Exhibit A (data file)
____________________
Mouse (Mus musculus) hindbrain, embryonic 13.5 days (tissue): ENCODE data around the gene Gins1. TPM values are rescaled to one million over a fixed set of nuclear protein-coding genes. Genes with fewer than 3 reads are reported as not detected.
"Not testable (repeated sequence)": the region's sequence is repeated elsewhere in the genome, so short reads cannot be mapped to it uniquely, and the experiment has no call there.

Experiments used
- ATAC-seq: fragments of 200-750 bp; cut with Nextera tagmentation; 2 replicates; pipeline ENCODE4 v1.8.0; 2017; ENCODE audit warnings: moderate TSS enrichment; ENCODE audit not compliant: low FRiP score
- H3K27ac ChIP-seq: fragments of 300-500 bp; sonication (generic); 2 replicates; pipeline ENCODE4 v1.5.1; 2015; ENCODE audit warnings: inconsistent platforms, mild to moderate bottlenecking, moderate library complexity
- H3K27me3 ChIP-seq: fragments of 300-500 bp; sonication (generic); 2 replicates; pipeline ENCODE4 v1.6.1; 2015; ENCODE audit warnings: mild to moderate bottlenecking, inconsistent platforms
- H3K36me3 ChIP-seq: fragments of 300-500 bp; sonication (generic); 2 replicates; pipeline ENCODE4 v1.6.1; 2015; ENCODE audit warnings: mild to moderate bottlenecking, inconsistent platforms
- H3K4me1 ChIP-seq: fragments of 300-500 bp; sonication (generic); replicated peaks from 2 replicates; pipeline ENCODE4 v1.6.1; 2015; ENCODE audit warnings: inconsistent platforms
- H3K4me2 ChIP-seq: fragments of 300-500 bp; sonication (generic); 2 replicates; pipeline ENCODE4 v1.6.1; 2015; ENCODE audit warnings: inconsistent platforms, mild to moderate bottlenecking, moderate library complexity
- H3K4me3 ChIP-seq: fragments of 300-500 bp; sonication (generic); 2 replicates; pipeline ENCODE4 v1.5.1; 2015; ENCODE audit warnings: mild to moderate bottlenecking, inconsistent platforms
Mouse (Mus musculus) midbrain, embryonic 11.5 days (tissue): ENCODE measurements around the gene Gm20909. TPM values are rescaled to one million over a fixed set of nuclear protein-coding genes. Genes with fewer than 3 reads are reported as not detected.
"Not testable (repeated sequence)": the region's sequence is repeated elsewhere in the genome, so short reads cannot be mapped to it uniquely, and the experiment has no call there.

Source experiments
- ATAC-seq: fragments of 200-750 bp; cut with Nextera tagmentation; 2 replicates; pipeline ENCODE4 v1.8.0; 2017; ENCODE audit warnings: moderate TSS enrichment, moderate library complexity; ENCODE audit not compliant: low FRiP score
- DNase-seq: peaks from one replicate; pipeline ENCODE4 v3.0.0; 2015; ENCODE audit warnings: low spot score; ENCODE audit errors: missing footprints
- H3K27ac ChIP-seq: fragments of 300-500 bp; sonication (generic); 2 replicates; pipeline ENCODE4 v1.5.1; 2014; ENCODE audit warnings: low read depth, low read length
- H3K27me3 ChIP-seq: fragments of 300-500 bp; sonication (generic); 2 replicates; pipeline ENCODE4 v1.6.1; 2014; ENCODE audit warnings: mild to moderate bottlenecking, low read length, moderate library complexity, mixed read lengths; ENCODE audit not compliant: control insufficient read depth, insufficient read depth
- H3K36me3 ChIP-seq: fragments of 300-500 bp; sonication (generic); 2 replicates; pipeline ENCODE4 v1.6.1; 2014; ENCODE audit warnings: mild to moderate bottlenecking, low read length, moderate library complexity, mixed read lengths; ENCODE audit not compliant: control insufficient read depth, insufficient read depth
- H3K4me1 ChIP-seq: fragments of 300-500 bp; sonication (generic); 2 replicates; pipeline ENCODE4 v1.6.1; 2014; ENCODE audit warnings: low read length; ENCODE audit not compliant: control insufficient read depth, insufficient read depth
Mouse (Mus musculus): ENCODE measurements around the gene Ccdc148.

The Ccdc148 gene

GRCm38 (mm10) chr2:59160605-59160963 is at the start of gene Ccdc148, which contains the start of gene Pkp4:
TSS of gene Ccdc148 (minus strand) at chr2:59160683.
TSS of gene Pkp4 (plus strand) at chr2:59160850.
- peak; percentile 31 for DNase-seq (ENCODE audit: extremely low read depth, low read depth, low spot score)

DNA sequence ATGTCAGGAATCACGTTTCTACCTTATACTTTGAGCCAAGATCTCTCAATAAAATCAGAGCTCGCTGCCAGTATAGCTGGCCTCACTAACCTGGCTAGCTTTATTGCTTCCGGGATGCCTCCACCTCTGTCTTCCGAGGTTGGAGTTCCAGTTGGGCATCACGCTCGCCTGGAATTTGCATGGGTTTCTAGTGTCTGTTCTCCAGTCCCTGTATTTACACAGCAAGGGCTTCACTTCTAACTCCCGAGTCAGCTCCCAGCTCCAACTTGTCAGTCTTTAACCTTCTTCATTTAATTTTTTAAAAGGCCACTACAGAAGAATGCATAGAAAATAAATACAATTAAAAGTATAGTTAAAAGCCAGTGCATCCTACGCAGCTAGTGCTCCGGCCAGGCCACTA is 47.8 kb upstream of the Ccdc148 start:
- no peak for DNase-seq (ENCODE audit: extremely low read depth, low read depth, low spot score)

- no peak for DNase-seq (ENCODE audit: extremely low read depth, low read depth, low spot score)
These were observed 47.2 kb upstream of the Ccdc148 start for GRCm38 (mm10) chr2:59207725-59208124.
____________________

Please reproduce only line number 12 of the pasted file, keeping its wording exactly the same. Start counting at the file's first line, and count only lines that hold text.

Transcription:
"Not testable (repeated sequence)": the region's sequence is repeated elsewhere in the genome, so short reads cannot be mapped to it uniquely, and the experiment has no call there.